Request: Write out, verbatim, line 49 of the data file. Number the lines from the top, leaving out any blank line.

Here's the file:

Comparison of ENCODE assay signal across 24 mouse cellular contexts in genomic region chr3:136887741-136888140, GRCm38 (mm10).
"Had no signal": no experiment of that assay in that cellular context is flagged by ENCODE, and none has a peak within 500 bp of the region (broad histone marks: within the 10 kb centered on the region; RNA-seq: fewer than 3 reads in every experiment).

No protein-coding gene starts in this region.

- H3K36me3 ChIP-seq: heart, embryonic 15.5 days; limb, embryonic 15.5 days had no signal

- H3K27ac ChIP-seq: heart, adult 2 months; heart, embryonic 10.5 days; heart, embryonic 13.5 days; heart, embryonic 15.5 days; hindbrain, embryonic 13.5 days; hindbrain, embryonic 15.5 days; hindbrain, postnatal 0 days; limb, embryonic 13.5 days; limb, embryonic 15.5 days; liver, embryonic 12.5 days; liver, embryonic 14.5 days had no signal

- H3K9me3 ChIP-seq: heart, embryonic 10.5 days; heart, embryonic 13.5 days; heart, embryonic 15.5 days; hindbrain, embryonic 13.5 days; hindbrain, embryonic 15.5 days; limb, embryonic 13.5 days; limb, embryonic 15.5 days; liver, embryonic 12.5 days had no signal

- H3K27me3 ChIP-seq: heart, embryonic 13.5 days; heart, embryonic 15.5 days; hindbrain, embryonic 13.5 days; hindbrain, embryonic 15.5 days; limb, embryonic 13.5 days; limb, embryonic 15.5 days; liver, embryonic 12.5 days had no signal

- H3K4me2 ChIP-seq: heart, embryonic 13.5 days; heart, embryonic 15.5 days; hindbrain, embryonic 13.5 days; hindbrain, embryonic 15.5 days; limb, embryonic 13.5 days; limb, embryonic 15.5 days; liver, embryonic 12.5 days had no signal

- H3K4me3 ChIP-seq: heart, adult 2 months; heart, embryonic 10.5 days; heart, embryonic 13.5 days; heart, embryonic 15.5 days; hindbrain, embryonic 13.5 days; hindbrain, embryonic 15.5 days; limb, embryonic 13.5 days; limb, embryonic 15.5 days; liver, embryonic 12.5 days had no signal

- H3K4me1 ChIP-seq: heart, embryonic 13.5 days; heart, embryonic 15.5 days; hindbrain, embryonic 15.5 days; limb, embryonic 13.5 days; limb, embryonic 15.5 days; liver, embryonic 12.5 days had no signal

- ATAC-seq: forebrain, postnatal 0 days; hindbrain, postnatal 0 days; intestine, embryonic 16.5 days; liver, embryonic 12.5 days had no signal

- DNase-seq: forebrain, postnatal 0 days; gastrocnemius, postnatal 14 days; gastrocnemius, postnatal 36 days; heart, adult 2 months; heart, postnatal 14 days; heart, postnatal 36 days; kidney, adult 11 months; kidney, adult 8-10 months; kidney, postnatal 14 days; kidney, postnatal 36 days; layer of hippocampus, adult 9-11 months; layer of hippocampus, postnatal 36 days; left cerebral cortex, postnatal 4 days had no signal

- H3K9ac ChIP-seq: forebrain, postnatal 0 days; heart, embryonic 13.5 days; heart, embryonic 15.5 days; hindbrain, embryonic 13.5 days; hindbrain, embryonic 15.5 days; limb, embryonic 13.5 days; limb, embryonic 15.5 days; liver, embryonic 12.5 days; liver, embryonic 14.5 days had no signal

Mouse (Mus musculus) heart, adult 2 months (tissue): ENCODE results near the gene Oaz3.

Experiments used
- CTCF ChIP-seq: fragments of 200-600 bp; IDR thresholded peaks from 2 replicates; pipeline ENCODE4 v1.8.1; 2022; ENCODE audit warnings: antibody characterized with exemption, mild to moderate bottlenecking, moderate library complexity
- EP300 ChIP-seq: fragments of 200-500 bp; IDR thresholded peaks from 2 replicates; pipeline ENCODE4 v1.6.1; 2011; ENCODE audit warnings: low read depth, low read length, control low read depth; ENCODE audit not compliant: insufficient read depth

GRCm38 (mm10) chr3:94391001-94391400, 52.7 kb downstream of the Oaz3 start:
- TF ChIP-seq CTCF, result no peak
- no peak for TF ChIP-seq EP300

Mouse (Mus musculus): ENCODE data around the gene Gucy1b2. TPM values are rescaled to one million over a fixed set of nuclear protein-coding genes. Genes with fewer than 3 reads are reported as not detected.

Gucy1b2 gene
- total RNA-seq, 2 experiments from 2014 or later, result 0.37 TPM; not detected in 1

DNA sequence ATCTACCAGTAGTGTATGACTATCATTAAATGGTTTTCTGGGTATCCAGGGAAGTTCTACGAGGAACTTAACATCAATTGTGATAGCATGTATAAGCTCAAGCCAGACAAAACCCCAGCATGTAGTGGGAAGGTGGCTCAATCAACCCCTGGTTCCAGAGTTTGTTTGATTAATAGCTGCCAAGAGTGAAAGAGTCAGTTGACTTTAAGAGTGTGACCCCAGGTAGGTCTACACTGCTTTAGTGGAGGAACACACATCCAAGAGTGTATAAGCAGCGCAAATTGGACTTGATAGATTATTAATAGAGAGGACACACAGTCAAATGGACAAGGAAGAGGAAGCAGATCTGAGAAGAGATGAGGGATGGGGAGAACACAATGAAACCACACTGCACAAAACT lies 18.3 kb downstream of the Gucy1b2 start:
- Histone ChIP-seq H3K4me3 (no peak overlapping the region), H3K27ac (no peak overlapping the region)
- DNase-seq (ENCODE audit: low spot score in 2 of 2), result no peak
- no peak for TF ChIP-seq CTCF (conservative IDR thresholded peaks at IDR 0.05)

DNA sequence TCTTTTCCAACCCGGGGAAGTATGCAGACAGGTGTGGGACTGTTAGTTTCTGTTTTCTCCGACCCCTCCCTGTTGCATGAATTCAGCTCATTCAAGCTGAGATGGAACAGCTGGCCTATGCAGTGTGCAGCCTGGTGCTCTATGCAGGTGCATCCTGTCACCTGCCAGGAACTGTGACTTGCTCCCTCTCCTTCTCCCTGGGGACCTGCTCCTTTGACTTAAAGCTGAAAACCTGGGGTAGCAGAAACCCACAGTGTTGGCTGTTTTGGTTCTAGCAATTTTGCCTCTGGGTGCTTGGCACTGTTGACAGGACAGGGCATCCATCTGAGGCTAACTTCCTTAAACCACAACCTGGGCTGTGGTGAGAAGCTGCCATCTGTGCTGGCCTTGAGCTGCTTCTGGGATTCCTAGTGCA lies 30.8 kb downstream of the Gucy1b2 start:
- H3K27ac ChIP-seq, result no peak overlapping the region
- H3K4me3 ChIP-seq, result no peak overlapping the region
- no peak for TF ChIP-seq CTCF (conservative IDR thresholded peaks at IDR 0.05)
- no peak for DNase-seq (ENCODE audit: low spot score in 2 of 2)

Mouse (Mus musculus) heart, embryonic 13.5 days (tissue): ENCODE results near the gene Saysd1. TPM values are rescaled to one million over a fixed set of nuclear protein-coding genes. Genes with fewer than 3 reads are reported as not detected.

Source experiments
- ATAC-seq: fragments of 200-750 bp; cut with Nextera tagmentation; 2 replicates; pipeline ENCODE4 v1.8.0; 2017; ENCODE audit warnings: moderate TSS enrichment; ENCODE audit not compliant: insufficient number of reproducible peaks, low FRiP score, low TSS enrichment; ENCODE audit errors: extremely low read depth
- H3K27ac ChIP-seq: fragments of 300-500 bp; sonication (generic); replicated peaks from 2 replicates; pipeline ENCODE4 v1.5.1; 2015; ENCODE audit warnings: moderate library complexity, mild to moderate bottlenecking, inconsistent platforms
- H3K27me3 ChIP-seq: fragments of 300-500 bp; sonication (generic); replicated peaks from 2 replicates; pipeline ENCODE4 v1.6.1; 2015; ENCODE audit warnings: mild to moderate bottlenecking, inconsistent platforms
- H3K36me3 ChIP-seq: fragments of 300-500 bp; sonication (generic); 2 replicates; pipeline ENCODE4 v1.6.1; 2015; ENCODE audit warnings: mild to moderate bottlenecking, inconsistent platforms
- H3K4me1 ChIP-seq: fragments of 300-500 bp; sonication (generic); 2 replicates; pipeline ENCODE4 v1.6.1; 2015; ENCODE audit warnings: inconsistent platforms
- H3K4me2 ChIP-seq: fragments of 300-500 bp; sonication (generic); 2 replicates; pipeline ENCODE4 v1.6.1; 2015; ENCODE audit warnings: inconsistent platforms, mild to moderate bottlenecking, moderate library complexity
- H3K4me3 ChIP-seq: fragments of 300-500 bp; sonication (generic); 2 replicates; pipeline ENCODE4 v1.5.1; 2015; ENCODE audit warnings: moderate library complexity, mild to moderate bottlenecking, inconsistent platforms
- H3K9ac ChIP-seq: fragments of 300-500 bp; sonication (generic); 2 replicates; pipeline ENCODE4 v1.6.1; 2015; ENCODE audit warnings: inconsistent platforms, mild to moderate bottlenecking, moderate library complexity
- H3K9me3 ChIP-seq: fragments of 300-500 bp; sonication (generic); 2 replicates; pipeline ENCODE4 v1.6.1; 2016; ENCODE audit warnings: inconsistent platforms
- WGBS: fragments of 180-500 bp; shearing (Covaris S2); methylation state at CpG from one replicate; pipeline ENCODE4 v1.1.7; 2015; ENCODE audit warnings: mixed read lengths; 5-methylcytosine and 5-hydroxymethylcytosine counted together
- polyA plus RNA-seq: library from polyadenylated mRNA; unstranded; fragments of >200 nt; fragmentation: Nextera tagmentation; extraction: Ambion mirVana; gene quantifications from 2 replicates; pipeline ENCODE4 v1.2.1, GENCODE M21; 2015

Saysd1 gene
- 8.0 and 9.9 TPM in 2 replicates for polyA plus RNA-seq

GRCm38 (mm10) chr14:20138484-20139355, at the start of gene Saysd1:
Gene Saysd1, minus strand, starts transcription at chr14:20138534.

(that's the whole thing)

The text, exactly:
Gene Saysd1, minus strand, starts transcription at chr14:20138534.